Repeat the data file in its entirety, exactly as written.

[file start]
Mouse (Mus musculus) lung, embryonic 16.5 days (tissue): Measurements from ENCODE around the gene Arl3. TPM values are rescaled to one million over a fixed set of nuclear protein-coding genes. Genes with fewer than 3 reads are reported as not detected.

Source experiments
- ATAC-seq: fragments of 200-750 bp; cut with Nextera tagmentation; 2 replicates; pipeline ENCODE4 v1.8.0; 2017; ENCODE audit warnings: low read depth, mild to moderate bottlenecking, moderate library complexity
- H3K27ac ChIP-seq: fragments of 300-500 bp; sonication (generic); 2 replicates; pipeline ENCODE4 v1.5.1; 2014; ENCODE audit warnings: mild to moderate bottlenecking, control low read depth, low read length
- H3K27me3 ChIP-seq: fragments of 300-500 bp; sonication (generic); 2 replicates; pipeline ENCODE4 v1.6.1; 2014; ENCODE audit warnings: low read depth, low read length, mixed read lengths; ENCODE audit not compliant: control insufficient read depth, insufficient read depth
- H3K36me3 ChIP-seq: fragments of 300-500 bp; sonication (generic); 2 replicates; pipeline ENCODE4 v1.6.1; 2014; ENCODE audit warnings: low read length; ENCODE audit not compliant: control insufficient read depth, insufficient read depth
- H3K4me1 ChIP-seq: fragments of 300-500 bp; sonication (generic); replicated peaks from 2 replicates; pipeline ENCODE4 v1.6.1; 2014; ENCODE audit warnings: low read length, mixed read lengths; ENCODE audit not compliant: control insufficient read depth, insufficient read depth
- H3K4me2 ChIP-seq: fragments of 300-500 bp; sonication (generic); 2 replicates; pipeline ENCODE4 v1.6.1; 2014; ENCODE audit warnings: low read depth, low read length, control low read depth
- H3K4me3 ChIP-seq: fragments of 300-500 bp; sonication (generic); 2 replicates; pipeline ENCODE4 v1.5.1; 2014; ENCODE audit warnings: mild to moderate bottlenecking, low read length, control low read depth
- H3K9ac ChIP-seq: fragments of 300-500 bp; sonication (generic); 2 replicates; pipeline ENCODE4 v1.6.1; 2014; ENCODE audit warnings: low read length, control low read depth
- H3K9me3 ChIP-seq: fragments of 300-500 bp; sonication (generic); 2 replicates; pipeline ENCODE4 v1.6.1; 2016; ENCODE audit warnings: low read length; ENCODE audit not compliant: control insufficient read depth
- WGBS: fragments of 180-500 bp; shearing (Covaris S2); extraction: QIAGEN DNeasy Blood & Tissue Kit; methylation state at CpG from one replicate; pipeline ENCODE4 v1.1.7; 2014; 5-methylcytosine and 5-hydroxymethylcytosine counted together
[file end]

Mouse (Mus musculus) lung, embryonic 16.5 days (tissue): Measurements from ENCODE around the gene Arl3. TPM values are rescaled to one million over a fixed set of nuclear protein-coding genes. Genes with fewer than 3 reads are reported as not detected.

Source experiments
- ATAC-seq: fragments of 200-750 bp; cut with Nextera tagmentation; 2 replicates; pipeline ENCODE4 v1.8.0; 2017; ENCODE audit warnings: low read depth, mild to moderate bottlenecking, moderate library complexity
- H3K27ac ChIP-seq: fragments of 300-500 bp; sonication (generic); 2 replicates; pipeline ENCODE4 v1.5.1; 2014; ENCODE audit warnings: mild to moderate bottlenecking, control low read depth, low read length
- H3K27me3 ChIP-seq: fragments of 300-500 bp; sonication (generic); 2 replicates; pipeline ENCODE4 v1.6.1; 2014; ENCODE audit warnings: low read depth, low read length, mixed read lengths; ENCODE audit not compliant: control insufficient read depth, insufficient read depth
- H3K36me3 ChIP-seq: fragments of 300-500 bp; sonication (generic); 2 replicates; pipeline ENCODE4 v1.6.1; 2014; ENCODE audit warnings: low read length; ENCODE audit not compliant: control insufficient read depth, insufficient read depth
- H3K4me1 ChIP-seq: fragments of 300-500 bp; sonication (generic); replicated peaks from 2 replicates; pipeline ENCODE4 v1.6.1; 2014; ENCODE audit warnings: low read length, mixed read lengths; ENCODE audit not compliant: control insufficient read depth, insufficient read depth
- H3K4me2 ChIP-seq: fragments of 300-500 bp; sonication (generic); 2 replicates; pipeline ENCODE4 v1.6.1; 2014; ENCODE audit warnings: low read depth, low read length, control low read depth
- H3K4me3 ChIP-seq: fragments of 300-500 bp; sonication (generic); 2 replicates; pipeline ENCODE4 v1.5.1; 2014; ENCODE audit warnings: mild to moderate bottlenecking, low read length, control low read depth
- H3K9ac ChIP-seq: fragments of 300-500 bp; sonication (generic); 2 replicates; pipeline ENCODE4 v1.6.1; 2014; ENCODE audit warnings: low read length, control low read depth
- H3K9me3 ChIP-seq: fragments of 300-500 bp; sonication (generic); 2 replicates; pipeline ENCODE4 v1.6.1; 2016; ENCODE audit warnings: low read length; ENCODE audit not compliant: control insufficient read depth
- WGBS: fragments of 180-500 bp; shearing (Covaris S2); extraction: QIAGEN DNeasy Blood & Tissue Kit; methylation state at CpG from one replicate; pipeline ENCODE4 v1.1.7; 2014; 5-methylcytosine and 5-hydroxymethylcytosine counted together